The exploit gives an attacker full access to a user’s photo library, which means that they can then tweet and email photos saved on the device without needing a passcode. That means that an attacker could tweet or email whatever content they wanted. While this attack doesn’t seem to indicate a massive security problem, letting an attacker have free reign over posting messages to your Twitter account or sending out emails is still a problem.
Here’s how it works:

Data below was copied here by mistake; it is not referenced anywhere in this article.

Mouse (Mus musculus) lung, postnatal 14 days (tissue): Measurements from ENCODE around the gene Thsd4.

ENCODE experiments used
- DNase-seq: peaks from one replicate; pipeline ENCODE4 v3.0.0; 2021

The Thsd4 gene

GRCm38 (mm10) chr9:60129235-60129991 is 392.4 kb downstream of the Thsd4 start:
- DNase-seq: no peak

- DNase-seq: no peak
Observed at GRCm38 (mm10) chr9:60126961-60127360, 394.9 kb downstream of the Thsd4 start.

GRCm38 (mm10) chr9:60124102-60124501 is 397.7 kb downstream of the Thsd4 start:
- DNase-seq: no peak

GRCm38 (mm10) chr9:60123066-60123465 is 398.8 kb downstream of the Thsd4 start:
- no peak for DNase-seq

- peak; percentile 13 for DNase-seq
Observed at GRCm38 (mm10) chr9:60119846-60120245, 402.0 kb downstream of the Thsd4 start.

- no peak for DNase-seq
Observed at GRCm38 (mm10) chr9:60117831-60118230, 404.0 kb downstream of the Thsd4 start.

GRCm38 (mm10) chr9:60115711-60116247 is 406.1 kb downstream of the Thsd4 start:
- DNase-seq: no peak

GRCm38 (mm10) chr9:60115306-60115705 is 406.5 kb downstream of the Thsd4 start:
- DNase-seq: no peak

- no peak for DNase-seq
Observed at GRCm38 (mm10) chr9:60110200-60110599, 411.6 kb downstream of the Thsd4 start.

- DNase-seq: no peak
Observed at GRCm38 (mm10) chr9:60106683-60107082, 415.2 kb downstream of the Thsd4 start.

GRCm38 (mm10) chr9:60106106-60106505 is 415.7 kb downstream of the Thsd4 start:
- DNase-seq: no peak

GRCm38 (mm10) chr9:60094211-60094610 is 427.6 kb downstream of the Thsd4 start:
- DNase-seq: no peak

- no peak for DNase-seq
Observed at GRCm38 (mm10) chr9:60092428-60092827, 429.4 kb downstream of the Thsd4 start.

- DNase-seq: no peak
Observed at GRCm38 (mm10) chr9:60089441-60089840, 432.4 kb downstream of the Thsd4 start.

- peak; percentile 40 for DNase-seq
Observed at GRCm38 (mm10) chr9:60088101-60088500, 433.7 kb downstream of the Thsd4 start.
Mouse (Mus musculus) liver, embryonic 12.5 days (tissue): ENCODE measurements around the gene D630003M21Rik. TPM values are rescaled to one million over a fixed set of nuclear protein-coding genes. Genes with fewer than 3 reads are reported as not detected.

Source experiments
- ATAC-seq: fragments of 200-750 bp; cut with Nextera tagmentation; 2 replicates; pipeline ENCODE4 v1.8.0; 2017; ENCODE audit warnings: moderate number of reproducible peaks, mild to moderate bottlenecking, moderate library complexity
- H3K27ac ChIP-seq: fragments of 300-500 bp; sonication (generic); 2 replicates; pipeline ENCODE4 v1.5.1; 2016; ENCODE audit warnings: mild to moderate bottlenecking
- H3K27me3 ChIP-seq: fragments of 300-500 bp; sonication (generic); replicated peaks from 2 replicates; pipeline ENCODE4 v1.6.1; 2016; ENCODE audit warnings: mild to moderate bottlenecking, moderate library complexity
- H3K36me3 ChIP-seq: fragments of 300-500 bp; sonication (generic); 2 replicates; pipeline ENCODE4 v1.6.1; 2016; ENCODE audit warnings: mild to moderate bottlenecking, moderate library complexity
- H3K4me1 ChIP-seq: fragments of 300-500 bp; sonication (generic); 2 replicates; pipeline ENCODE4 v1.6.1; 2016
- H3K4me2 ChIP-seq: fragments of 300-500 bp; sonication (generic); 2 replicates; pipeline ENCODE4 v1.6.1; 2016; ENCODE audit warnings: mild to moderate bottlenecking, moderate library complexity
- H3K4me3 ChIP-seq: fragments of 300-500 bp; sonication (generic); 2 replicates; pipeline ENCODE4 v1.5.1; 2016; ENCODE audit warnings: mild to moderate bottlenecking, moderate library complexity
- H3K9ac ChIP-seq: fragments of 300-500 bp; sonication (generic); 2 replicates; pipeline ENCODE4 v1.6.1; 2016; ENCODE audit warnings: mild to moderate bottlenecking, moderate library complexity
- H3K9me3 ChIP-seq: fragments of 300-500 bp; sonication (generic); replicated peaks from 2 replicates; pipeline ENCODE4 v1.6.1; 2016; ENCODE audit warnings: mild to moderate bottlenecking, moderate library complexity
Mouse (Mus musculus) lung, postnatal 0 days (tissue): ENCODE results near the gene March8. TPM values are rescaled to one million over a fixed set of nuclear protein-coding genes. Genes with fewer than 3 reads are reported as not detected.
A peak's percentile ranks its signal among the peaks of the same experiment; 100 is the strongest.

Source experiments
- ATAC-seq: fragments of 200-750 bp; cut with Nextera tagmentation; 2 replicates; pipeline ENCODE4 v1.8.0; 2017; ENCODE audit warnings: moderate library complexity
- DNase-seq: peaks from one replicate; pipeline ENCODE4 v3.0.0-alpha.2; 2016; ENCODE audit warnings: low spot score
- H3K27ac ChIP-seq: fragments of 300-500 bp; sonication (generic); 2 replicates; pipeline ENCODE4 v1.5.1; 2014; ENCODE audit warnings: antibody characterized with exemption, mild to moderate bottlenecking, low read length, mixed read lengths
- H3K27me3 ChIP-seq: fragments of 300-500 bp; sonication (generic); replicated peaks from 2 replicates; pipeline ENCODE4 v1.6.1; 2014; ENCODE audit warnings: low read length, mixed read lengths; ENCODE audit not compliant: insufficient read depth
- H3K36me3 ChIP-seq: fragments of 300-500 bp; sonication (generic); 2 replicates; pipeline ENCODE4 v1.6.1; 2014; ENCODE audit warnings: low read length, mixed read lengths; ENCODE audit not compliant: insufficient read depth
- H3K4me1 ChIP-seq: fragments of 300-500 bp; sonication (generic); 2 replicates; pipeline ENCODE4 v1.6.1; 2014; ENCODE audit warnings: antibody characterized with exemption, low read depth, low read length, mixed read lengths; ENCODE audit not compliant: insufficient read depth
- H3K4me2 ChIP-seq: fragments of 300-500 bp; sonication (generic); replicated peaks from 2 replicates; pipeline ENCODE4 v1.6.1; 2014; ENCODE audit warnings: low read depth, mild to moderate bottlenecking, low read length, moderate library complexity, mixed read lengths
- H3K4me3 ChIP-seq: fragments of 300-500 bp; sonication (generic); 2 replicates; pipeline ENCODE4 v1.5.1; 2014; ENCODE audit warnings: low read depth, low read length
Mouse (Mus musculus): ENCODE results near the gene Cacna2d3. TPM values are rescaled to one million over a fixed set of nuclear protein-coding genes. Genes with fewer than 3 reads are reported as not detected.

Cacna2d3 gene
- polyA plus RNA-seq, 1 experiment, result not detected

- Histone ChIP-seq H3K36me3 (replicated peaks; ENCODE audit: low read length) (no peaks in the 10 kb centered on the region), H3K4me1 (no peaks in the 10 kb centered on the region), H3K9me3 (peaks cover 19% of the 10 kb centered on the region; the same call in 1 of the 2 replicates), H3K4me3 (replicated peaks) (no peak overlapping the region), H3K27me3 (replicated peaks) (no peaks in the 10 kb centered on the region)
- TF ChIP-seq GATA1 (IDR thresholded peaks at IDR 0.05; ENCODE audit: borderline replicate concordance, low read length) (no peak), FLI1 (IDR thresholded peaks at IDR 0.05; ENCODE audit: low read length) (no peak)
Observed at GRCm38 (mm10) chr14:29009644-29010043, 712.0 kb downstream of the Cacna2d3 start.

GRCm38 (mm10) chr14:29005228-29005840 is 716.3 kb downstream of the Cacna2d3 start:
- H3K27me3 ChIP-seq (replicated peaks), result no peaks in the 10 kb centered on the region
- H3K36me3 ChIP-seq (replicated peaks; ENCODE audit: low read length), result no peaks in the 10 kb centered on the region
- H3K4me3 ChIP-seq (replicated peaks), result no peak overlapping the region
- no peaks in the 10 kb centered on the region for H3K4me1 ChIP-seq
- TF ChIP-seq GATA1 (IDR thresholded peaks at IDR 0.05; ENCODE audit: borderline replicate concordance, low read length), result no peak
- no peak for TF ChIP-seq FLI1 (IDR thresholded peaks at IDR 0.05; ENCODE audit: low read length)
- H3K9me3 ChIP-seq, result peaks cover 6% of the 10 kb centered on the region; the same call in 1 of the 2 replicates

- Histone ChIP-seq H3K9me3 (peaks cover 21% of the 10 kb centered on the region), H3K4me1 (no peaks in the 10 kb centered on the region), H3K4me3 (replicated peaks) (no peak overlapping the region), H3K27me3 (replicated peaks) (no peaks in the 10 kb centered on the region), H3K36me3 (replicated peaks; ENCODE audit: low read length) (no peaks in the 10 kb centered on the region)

I’ve confirmed that the exploit works on both my iPhone 4S and my 4th-generation iPad. Judging by other reports, it looks like it affects all devices running iOS 7.
Apple has told Forbes that it’s working on a fix that will be pushed out in an upcoming software update.
The good news is that until Apple updates iOS 7, there’s an easy fix for the attack that you should probably set up anyway. Since the attack relies on Control Center being available on your lock screen, you can go into settings, Control Center, and toggle “Access on Lock Screen” off.
For more tips about how to get the most out of your iOS 7 install, check these out.
Blair Hanley Frank is a technology journalist based in the San Francisco Bay Area. He has also worked for Macworld, PCWorld and TechHive. He can be found on Twitter @belril.